The first unit I bought was a Garmin Nuvi 1350. I really like this little unit and it has proven to be very accurate for geocaching. It's slim and easily fits into my pocket or back pack.
To use this unit for geocaching, all you have to do is plug it into your computer with a USB cable and go to any cache page. Click on SEND TO MY GPS and it will send the location to the unit. Disconnect the GPS from the computer, turn the GPS on, go to MY FAVORITES and choose the GC number for that cache. Highlight it and you're ready to navigate to the cache. Very easy to use. My husband likes to use it on the turn by turn feature, which is a good feature to use when driving to the geocache location. But I prefer to use it in the Map feature. When we get close to the cache location, my car icon turns into a small circle that moves closer to the cache. I've found that this unit is accurate to within 15' - 20' of the cache on a clear day when the satellites are locking in. That's close enough for me and we find more geocaches than not.
Here's a link to the Nuvi Spec page. This unit generally retails for about $ 100.00. I've had this GPS for about 4 years now and it's been well worth the money. It has an accessory that lets you attach it to the dashboard or the windshield and can be charged with a wall charger, a car charger or a USB port. The only downside to this unit is that it doesn't run on external batteries - meaning that when the charge runs out, you have to physically plug it in to re-charge it. I find that a full charge lasts about 2 hours. This is a downfall when we're out in the woods and the charge runs out. I wish they would make this unit so that it would also run off of AA batteries. That would be sweet. It would also be nice it they'd add a way to attach a lanyard so I could hook it onto my backpack or hang it around my neck.
The other GPS we use is an Oregon 450. You're probably wondering why we need 2 GPS units. Well, the Oregon makes it possible to do paperless caching. That means we can down load most of the cache page information directly onto the GPS, as well as get directions and the map features.
The Oregon comes preloaded with a worldwide base map, it's very sturdy and it's waterproof. I know, I dropped it in a stream. It also has the ability to wirelessly share information with other Oregon devices. This is a super feature if you're out caching and meet up with other cachers who have different caches loaded into their unit. They can quickly transfer their information to you and vise-versa. It's a handy feature that I've used many times. You load your caches the same way, just by sending the file to your unit from the cache page.
The Oregon also lets you record if you found the cache or not. The thing I really like about it is that it runs off of 2 AA batteries. I use rechargeable batteries and when we go caching I always toss a spare pair in my back pack, just in case. More often than not though, the batteries last all day. They advertise 16 hour battery life, although in my experience it hasn't been that long. But with my spare pair, I've always been fine.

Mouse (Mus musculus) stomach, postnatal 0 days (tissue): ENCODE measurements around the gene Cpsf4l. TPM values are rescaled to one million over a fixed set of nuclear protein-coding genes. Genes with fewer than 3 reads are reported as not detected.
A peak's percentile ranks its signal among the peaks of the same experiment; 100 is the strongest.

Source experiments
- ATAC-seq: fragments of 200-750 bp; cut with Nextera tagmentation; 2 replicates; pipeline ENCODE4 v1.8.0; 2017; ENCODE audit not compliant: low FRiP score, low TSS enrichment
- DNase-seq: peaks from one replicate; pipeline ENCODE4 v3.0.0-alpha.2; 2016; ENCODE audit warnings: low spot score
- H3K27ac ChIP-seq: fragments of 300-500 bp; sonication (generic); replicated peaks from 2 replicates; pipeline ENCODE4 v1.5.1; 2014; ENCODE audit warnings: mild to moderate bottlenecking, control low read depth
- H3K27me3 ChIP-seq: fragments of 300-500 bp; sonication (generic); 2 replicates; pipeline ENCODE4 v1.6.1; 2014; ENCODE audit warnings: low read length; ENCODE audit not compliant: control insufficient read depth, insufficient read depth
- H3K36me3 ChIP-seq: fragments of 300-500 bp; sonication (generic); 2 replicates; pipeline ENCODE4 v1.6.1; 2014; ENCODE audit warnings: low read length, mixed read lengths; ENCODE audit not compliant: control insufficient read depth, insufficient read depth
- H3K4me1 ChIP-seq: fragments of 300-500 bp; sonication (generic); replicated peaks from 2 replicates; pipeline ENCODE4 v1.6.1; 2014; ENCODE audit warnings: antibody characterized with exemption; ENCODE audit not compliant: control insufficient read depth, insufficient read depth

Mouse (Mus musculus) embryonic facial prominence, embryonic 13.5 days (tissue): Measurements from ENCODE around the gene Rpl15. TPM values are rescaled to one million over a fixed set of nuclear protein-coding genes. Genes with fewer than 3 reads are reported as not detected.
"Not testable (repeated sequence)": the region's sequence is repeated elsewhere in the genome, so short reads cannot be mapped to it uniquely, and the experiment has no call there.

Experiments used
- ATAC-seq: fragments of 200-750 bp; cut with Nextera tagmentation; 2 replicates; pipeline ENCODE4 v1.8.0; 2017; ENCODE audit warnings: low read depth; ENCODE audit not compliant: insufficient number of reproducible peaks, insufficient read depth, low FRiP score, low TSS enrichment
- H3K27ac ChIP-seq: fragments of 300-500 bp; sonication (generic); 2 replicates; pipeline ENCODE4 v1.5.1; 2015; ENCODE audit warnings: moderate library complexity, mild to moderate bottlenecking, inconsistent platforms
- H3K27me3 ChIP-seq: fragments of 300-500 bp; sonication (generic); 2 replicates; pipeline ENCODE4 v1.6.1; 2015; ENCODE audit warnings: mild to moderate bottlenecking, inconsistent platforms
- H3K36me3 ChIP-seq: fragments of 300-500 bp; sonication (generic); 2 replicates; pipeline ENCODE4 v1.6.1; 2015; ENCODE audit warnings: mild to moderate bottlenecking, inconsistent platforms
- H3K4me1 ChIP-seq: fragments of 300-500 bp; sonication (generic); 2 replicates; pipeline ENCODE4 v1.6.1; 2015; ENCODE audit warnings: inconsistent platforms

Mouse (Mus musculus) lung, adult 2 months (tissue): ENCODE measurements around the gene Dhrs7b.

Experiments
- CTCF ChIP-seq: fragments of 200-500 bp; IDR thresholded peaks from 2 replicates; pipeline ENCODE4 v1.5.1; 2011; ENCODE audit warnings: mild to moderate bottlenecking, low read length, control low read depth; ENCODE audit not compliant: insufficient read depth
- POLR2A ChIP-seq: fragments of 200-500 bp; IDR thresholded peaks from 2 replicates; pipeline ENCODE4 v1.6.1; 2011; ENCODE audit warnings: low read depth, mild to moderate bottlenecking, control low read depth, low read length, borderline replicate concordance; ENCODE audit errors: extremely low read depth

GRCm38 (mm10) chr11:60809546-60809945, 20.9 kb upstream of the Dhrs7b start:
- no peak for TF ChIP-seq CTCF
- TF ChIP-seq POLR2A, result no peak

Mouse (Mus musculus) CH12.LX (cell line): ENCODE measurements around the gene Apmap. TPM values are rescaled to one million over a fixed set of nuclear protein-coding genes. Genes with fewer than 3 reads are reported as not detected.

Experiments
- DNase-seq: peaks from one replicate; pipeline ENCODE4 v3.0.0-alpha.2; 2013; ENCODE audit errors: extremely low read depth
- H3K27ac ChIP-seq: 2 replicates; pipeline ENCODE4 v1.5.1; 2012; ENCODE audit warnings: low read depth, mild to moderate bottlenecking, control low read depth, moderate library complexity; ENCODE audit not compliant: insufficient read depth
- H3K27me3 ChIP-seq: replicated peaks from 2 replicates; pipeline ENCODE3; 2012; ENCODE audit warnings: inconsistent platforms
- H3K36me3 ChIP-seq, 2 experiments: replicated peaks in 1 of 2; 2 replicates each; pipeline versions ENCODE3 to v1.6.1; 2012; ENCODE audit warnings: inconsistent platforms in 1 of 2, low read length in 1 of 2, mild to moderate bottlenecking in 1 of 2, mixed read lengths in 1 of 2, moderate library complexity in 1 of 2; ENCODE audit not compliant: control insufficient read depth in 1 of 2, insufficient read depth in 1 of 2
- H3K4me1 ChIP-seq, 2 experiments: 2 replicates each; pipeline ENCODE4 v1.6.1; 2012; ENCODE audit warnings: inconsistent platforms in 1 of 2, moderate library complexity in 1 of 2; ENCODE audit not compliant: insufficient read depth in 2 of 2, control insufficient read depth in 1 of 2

Another great feature about this GPS is the tracking feature. It keeps track of where you walked. Case in point - I was out caching with some friends and one of them dropped their camera someplace in the woods. We turned on the back track feature and easily retraced where we walked, eventually finding the camera several blocks back.
The Oregon 450 is a bit more pricy - it generally retails for around $ 250.00. It's also pretty accurate, usually within 10'. Here's the spec page if you'd like to take a look. It also comes with a carabiner clip so I always have it within easy reach - it hangs off my belt, backpack or on a lanyard around my neck. I really like this unit and I'm happy I invested in it.
So, which one do I recommend? Well, I think it's a personal choice depending on what features you'd like. When we began geocaching we started with the Nuvi because it was a low cost investment. We found it accurate but didn't like the low charge life. We also had to print out the geocache pages and take them with us when we went. Once we became more experienced and realized that we'd be geocaching for awhile, we decided to invest in the Oregon, mainly because of the paperless caching feature. It's nice to plan a trip, download about 100 geocaches and have all the information at my fingertips.
There are other versions of both the Nuvi and the Oregon out there to choose from. Most of them work basically the same with varying features, so take the time to read up on them a little before you invest.
I do want to point out however that having a GPS isn't necessary for finding a geocache. My sister found her first 100 geocaches without one, just by studying the cache pages and maps, reading past logs and looking at the hints. But if you're going to be out in the woods or the wilderness, I highly advise getting a GPS. Most GPS units will help you to locate the caches a little quicker, mainly because they generally help to narrow your search field.
(This post was an informational post based on my GPS units and experience. I wasn't asked to review these products nor was I compensated by either company to talk about the products.)